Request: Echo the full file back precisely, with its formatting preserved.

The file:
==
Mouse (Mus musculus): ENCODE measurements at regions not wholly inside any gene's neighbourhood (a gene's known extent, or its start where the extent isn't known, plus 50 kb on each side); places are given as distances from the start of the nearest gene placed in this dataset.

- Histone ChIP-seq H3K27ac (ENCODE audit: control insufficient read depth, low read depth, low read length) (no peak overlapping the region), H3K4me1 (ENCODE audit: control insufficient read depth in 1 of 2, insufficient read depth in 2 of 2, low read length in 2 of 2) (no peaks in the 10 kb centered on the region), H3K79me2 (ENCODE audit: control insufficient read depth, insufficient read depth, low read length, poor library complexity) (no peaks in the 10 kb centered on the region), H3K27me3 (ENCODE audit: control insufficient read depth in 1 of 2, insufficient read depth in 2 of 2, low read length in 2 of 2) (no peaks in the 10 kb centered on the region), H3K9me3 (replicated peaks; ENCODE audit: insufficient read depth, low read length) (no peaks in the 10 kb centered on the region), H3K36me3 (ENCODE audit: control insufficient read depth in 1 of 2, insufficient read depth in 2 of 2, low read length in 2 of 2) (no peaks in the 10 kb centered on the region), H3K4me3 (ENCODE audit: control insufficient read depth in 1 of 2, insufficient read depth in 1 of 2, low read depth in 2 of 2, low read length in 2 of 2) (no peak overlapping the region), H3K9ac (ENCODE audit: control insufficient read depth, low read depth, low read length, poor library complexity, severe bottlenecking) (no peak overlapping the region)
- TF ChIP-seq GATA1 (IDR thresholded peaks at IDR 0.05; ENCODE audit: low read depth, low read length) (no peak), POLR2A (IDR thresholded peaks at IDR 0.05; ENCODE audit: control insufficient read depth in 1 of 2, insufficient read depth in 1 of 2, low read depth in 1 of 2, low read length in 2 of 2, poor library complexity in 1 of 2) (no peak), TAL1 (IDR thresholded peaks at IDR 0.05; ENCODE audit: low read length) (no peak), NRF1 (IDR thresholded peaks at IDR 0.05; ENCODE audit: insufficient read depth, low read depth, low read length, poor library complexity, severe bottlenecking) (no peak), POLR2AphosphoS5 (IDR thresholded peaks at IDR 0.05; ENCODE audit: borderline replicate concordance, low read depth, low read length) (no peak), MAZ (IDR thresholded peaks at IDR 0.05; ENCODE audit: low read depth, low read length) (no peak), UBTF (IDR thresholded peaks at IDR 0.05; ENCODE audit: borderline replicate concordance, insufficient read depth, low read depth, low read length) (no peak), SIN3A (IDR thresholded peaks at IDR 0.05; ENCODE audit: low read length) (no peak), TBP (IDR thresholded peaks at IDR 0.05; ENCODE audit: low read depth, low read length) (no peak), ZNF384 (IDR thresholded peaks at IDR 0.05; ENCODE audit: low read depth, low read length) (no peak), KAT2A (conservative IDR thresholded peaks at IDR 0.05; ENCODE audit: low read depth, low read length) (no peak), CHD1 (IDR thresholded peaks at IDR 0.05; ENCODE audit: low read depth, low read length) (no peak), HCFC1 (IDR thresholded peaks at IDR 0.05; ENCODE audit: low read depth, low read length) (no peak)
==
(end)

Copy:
Mouse (Mus musculus): ENCODE measurements at regions not wholly inside any gene's neighbourhood (a gene's known extent, or its start where the extent isn't known, plus 50 kb on each side); places are given as distances from the start of the nearest gene placed in this dataset.

- Histone ChIP-seq H3K27ac (ENCODE audit: control insufficient read depth, low read depth, low read length) (no peak overlapping the region), H3K4me1 (ENCODE audit: control insufficient read depth in 1 of 2, insufficient read depth in 2 of 2, low read length in 2 of 2) (no peaks in the 10 kb centered on the region), H3K79me2 (ENCODE audit: control insufficient read depth, insufficient read depth, low read length, poor library complexity) (no peaks in the 10 kb centered on the region), H3K27me3 (ENCODE audit: control insufficient read depth in 1 of 2, insufficient read depth in 2 of 2, low read length in 2 of 2) (no peaks in the 10 kb centered on the region), H3K9me3 (replicated peaks; ENCODE audit: insufficient read depth, low read length) (no peaks in the 10 kb centered on the region), H3K36me3 (ENCODE audit: control insufficient read depth in 1 of 2, insufficient read depth in 2 of 2, low read length in 2 of 2) (no peaks in the 10 kb centered on the region), H3K4me3 (ENCODE audit: control insufficient read depth in 1 of 2, insufficient read depth in 1 of 2, low read depth in 2 of 2, low read length in 2 of 2) (no peak overlapping the region), H3K9ac (ENCODE audit: control insufficient read depth, low read depth, low read length, poor library complexity, severe bottlenecking) (no peak overlapping the region)
- TF ChIP-seq GATA1 (IDR thresholded peaks at IDR 0.05; ENCODE audit: low read depth, low read length) (no peak), POLR2A (IDR thresholded peaks at IDR 0.05; ENCODE audit: control insufficient read depth in 1 of 2, insufficient read depth in 1 of 2, low read depth in 1 of 2, low read length in 2 of 2, poor library complexity in 1 of 2) (no peak), TAL1 (IDR thresholded peaks at IDR 0.05; ENCODE audit: low read length) (no peak), NRF1 (IDR thresholded peaks at IDR 0.05; ENCODE audit: insufficient read depth, low read depth, low read length, poor library complexity, severe bottlenecking) (no peak), POLR2AphosphoS5 (IDR thresholded peaks at IDR 0.05; ENCODE audit: borderline replicate concordance, low read depth, low read length) (no peak), MAZ (IDR thresholded peaks at IDR 0.05; ENCODE audit: low read depth, low read length) (no peak), UBTF (IDR thresholded peaks at IDR 0.05; ENCODE audit: borderline replicate concordance, insufficient read depth, low read depth, low read length) (no peak), SIN3A (IDR thresholded peaks at IDR 0.05; ENCODE audit: low read length) (no peak), TBP (IDR thresholded peaks at IDR 0.05; ENCODE audit: low read depth, low read length) (no peak), ZNF384 (IDR thresholded peaks at IDR 0.05; ENCODE audit: low read depth, low read length) (no peak), KAT2A (conservative IDR thresholded peaks at IDR 0.05; ENCODE audit: low read depth, low read length) (no peak), CHD1 (IDR thresholded peaks at IDR 0.05; ENCODE audit: low read depth, low read length) (no peak), HCFC1 (IDR thresholded peaks at IDR 0.05; ENCODE audit: low read depth, low read length) (no peak)